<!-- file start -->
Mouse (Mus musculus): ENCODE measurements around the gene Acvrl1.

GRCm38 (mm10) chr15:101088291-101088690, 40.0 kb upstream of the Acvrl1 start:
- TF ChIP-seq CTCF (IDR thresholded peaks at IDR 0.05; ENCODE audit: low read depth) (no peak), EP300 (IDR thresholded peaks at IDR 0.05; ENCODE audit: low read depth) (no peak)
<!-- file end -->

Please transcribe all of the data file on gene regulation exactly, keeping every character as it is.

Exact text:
Mouse (Mus musculus): ENCODE measurements around the gene Acvrl1.

GRCm38 (mm10) chr15:101088291-101088690, 40.0 kb upstream of the Acvrl1 start:
- TF ChIP-seq CTCF (IDR thresholded peaks at IDR 0.05; ENCODE audit: low read depth) (no peak), EP300 (IDR thresholded peaks at IDR 0.05; ENCODE audit: low read depth) (no peak)